Dan Santat named winner of the 2018 Charlotte Huck Award for Outstanding Fiction for Children
for AFTER THE FALL
Jason Chin named winner of the 2018 Orbis Pictus Award for Nonfiction
for GRAND CANYON
December 1, 2017– Each year, the National Council of Teachers of English (NCTE) presents several awards to recognize outstanding books written for all age levels. Earlier this month at a book awards luncheon held during their 107th Annual Convention, they announced the winners of the 2018 Charlotte Huck Award for Outstanding Fiction for Children and the 2018 Orbis Pictus Award for Nonfiction for Children.
Dan Santat was named the winner of the 2018 Charlotte Huck Award for his novel AFTER THE FALL (Roaring Brook Press), the inspiring epilogue to the beloved classic nursery rhyme Humpty Dumpty. The Charlotte Huck Award was established in 2014 to promote and recognize fiction that has the potential to transform children’s lives by inviting compassion, imagination, and wonder. The award honors Dr. Charlotte Huck, a professor at Ohio State University who devoted her career to promoting the role of children’s books in young people’s academic, social, and emotional development. Each year, the committee selects a winner, up to five honor books, and recommended titles appropriate for ages 3-12.
“Charlotte Huck was a passionate advocate for children’s books as transformative teaching tools,” says Erika Dawes, chair of the Charlotte Huck award committee. “Books like these award winners, books that foster imagination and wonder and encourage perspective-taking and compassion, fill a critical need in our classrooms.”
Jason Chin was named winner of the 2018 Orbis Pictus Award for his book GRAND CANYON (Roaring Brook Press), an illuminating look at one of the planet’s most fascinating features. The Orbis Pictus Award, established in 1989, is the oldest children’s book award for nonfiction and it pays homage to John Amos Comenius’s Orbis Sensualium Pictus, a text from 1658 that broke new ground as the first children’s nonfiction book in to use both words and illustrations to share information. Each year, the committee selects a winner, up to five honor books, and recommended titles ideal for classroom use from K-8.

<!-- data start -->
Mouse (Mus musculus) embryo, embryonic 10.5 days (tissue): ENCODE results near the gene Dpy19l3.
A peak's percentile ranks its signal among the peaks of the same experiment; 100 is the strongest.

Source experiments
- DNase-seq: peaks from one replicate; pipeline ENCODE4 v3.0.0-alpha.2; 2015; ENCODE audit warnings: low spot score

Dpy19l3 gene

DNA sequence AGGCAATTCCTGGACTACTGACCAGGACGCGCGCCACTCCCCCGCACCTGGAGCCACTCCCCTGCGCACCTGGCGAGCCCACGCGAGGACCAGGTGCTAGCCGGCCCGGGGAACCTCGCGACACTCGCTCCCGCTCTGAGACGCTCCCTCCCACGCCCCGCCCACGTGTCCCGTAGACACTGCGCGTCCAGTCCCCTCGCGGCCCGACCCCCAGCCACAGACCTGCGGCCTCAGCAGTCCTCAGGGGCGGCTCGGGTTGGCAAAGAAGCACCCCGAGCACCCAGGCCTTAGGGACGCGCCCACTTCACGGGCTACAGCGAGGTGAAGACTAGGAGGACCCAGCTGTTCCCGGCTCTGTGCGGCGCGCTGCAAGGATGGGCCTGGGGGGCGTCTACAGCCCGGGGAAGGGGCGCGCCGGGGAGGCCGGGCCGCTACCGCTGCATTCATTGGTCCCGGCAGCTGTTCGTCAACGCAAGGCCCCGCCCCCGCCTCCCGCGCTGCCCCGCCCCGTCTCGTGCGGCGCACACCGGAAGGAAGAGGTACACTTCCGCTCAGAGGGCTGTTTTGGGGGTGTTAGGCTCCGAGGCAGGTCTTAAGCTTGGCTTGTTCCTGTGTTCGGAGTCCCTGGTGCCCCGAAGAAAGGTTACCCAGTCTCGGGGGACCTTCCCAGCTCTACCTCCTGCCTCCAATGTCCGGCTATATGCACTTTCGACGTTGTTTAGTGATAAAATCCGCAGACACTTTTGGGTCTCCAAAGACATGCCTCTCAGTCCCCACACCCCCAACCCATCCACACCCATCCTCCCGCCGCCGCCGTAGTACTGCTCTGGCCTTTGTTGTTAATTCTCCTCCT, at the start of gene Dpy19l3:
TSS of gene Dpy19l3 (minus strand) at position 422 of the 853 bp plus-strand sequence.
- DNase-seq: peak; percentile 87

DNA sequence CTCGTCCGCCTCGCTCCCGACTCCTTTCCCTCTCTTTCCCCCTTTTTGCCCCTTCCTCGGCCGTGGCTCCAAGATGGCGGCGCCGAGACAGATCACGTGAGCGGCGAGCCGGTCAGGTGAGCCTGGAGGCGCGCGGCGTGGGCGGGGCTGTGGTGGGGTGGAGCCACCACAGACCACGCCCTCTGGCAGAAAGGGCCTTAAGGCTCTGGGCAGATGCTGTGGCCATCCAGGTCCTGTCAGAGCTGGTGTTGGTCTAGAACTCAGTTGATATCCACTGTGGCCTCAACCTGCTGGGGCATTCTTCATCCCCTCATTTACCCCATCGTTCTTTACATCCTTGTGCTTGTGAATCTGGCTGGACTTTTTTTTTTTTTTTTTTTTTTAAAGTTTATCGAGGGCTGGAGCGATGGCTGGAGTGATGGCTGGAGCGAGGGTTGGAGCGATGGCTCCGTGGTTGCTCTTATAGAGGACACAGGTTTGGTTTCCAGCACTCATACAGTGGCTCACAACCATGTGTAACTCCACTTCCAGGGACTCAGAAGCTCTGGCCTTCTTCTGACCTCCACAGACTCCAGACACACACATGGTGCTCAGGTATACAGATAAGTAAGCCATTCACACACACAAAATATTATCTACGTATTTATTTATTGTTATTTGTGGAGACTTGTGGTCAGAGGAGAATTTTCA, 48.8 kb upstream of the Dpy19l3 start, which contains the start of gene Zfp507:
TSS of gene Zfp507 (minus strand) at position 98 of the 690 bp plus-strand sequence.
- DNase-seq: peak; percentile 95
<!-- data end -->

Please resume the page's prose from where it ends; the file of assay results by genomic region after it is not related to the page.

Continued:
“John Amos Comenius’s work did not end in the 17th century,” says Mary Ann Cappiello, chair of the Orbis Pictus selection committee. “Annually, the Orbis Pictus Award reminds us that the act of finding out is a worthwhile endeavor. We must model the search for robust source materials, the examination of multiple perspectives, and the joy of sharing information through words and images. Our work has never been more important.”
Honor and Recommended Books in each category were also announced at the awards luncheon, where the 2017 winners (Jason Reynolds and Melissa Sweet) delivered keynotes. Dan Santat and Jason Chin are invited to speak at next year’s Annual Convention.
To learn more about eligibility and criteria for the Charlotte Huck Award for Fiction for Children, visit:http://www2.ncte.org/awards/charlotte-huck-award/.
To learn more about eligibility and criteria for the Orbis Pictus Award for Nonfiction for Children, visit:http://www2.ncte.org/awards/orbis-pictus-award-nonfiction-for-children/
NCTE is the nation’s most comprehensive literacy organization, supporting teachers across the preK–college spectrum. Through the expertise of its members, NCTE has served at the forefront of every major improvement in the teaching and learning of English and the language arts since 1911.
SURCE National Council of Teachers of English
Categorised in: Award Winners
This post was written by Editorial Staff